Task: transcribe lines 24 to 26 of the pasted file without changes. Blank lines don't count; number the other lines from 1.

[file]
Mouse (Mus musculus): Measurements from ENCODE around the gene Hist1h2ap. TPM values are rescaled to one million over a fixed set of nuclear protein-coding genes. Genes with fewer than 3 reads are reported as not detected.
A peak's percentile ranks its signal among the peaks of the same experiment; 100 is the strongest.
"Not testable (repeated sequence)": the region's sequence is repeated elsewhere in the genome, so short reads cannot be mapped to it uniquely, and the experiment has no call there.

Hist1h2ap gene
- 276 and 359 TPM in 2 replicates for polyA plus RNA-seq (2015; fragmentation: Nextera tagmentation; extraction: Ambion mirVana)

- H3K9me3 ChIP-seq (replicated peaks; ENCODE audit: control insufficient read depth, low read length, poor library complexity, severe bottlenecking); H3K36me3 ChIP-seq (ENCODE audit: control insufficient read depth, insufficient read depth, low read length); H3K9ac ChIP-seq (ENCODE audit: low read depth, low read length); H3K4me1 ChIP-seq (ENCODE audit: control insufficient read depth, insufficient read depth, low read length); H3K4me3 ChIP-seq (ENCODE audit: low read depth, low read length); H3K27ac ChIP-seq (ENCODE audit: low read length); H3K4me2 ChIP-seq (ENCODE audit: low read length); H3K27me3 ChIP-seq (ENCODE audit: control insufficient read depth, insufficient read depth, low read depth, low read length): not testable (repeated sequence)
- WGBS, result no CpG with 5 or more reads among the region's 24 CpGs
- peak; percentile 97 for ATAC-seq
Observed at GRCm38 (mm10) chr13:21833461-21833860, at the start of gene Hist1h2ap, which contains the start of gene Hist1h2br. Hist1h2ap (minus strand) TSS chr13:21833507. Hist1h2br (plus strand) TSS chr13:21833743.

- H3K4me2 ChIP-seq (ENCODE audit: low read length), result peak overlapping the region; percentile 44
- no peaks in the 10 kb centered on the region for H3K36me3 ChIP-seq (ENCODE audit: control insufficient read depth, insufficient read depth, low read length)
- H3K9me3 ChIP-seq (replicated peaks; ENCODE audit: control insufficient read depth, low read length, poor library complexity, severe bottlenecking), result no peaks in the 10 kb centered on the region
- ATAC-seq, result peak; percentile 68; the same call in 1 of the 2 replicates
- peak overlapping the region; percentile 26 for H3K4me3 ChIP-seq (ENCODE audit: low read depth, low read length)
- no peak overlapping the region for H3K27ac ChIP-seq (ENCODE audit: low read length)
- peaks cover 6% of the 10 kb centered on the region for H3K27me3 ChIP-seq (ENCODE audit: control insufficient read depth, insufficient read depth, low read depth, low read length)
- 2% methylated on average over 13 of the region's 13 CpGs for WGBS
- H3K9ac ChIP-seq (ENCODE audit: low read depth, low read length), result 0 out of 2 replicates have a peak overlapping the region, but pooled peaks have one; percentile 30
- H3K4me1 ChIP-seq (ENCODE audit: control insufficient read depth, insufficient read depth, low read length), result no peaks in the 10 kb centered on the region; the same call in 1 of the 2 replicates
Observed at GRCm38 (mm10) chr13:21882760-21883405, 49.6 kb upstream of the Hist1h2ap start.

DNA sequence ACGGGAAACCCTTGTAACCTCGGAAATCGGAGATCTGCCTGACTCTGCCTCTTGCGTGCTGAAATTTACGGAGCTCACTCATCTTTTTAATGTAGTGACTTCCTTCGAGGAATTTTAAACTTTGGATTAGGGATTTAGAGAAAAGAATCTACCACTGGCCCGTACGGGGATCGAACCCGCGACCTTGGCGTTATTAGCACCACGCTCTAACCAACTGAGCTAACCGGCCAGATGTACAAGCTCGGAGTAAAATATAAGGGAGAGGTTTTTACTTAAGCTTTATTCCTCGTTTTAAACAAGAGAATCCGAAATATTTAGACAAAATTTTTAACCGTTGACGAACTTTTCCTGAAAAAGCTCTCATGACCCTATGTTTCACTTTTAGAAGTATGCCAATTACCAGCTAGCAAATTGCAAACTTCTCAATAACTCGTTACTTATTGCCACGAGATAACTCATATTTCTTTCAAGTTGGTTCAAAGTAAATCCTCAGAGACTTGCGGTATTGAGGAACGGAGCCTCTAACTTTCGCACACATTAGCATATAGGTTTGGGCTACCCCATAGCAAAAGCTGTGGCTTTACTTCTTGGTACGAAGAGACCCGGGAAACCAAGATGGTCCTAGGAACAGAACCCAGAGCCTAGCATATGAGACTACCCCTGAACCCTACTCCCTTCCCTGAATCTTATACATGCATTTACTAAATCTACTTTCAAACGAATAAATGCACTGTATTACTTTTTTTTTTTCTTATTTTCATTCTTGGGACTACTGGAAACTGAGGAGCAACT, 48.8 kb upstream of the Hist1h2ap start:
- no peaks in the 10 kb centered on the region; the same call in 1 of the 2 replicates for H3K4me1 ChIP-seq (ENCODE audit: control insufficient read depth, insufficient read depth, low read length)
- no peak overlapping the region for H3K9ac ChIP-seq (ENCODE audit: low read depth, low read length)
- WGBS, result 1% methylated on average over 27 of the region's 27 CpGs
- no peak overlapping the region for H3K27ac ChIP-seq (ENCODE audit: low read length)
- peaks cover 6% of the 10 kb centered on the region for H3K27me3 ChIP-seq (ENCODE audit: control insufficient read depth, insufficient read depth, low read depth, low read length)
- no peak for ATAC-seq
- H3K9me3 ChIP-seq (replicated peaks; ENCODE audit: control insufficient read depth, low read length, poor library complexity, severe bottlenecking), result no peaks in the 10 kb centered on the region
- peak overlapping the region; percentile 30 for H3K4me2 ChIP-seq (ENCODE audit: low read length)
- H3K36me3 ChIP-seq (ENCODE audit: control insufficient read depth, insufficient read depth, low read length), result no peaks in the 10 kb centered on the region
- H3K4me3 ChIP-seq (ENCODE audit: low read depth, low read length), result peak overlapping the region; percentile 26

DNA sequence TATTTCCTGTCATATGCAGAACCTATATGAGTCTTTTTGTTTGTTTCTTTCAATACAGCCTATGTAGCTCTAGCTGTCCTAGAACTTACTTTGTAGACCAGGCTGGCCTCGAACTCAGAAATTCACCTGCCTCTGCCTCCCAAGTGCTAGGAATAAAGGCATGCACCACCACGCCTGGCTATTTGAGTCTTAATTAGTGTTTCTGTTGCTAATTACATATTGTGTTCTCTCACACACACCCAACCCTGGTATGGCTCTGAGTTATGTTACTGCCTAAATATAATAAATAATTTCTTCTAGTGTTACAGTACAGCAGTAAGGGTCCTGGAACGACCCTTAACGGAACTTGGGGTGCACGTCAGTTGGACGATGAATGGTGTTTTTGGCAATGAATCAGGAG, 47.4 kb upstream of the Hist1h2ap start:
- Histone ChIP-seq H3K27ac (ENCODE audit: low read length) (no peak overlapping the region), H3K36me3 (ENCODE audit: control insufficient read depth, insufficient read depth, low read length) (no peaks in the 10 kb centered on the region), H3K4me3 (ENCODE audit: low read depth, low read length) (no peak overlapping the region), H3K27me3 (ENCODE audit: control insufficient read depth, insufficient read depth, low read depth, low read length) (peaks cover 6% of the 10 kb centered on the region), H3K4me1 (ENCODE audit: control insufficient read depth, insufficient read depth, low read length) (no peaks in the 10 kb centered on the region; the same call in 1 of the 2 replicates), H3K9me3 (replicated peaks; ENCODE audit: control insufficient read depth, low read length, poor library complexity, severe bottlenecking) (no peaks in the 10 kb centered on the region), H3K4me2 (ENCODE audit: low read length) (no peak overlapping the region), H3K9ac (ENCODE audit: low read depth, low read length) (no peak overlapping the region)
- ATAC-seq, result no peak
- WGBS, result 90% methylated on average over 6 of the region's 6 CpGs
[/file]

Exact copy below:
- WGBS, result 1% methylated on average over 27 of the region's 27 CpGs
- no peak overlapping the region for H3K27ac ChIP-seq (ENCODE audit: low read length)
- peaks cover 6% of the 10 kb centered on the region for H3K27me3 ChIP-seq (ENCODE audit: control insufficient read depth, insufficient read depth, low read depth, low read length)